Shipboard Staffing and Equipment / Medical Emergencies

Published 03/11/2015 10:01 PM   |    Updated 05/27/2015 07:10 PM

Medical Staffing and Equipment 
In order to maintain a safe and comfortable environment for our guests, our medical centers meet or exceed the standards established by the Cruise Lines International Association (CLIA) and the American College of Emergency Physicians (ACEP).

Our medical centers are staffed by qualified physicians and nurses who are committed to providing the highest quality of shipboard medical care. Medical staffing is correlated to the size of the ship and varies from one physician and three nurses to as many as two physicians and five nurses.

Ship’s physicians meet or exceed the credentialing guidelines established by the cruise ship medicine section of the American College of Emergency Physicians (ACEP). In addition, doctors must demonstrate competent skill levels and hold current certification in basic and advanced cardiac life support and cardiac care, have experience in general medicine or general practice including emergency or critical care, and have one to three years clinical experience and minor surgical skills, and board or similar international certification is preferred. The doctors on board are independent contractors.

Shipboard medical facilities are set up to provide reasonable emergency medical care for guests and crew. In cases of extreme emergency where more comprehensive facilities are required, patients are referred to shore side facilities.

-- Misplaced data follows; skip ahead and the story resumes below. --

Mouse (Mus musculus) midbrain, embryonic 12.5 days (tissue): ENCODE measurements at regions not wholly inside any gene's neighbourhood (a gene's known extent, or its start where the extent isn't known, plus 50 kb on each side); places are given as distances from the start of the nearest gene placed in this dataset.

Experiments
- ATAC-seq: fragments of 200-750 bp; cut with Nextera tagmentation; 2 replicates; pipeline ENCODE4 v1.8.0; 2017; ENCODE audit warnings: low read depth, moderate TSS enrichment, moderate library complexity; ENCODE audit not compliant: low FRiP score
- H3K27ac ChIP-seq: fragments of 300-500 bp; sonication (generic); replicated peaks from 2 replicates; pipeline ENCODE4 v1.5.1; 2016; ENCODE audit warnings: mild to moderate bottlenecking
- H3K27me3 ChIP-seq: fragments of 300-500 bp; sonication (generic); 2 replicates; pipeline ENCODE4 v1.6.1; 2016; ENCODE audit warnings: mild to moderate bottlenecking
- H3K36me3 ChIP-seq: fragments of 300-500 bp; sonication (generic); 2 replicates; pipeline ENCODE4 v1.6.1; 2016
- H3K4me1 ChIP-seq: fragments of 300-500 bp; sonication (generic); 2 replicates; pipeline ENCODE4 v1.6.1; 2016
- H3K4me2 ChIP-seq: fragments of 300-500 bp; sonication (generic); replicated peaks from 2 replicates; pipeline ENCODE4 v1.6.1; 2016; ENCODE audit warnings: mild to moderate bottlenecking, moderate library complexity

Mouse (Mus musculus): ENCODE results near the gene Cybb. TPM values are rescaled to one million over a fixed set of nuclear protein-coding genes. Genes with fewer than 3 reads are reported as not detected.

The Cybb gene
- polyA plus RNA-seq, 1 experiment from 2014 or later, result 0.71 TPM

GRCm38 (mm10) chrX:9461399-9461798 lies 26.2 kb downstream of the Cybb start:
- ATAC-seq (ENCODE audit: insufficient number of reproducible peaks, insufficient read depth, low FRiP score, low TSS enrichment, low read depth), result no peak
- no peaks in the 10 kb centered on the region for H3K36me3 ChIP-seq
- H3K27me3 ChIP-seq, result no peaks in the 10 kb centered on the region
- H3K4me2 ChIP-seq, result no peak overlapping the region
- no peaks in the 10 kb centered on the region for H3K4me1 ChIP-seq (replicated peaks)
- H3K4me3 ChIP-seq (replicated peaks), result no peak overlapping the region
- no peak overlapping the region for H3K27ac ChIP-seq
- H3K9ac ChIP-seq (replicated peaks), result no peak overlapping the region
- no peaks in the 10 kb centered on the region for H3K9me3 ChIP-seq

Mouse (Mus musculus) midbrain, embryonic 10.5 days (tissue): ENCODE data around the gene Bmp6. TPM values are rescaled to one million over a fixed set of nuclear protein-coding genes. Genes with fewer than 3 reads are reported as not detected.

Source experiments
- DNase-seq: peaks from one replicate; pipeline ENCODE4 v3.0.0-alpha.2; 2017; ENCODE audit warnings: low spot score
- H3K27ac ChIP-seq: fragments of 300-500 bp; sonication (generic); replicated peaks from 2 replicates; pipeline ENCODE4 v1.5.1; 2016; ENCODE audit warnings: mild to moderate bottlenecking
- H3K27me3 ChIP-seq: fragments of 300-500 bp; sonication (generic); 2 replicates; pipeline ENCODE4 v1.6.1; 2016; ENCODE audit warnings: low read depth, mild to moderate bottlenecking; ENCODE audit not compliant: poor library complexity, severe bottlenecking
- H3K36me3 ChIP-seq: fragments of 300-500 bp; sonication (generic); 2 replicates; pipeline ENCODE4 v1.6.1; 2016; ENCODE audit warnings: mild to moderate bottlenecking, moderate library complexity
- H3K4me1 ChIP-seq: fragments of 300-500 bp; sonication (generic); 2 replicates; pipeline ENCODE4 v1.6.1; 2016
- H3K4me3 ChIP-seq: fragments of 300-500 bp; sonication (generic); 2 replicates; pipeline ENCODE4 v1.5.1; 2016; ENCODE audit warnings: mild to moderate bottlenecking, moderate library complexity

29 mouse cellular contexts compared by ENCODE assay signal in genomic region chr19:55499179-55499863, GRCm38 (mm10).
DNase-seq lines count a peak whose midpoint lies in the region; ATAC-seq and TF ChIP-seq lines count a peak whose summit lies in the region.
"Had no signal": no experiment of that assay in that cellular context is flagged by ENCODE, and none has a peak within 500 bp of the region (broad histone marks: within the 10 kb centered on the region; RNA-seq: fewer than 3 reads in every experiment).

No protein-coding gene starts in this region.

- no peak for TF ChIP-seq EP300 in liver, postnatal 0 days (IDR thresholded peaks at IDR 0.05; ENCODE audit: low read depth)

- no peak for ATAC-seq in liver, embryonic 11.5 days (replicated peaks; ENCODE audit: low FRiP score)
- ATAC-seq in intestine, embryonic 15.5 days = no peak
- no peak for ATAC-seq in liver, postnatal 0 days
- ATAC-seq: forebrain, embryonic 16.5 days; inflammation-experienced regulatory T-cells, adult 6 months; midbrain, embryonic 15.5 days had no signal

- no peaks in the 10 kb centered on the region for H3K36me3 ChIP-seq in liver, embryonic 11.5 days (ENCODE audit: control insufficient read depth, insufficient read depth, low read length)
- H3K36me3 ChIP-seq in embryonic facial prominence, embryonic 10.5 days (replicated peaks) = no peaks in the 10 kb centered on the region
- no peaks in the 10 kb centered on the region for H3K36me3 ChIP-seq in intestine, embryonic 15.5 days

In addition to standard lifesaving equipment such as defibrillators and external pacemakers, our medical centers carry some of the latest in medical technology including thrombolytic therapy, electrocardiograph machines, lab equipment, pulse oximetry and x-ray machines on many of our ships.

 

Medical Emergencies

When a medical emergency arises on board, the ship's Physician shall make the decision that an air evacuation/emergency disembarkation is warranted.

The Captain is notified immediately in order to confer with the physician about any need to change the course or speed of the ship or to communicate with the appropriate rescue agency (i.e., United States Coast Guard).

Depending on the location of the ship and the condition of the patient, a decision will be made about the best and safest way to disembark the patient – that can be diverting the ship and transferring the patient to a shore side medical facility, or via helicopter or via rapid boat.

We do not have helipads on the Carnival Cruise Line fleet.

 

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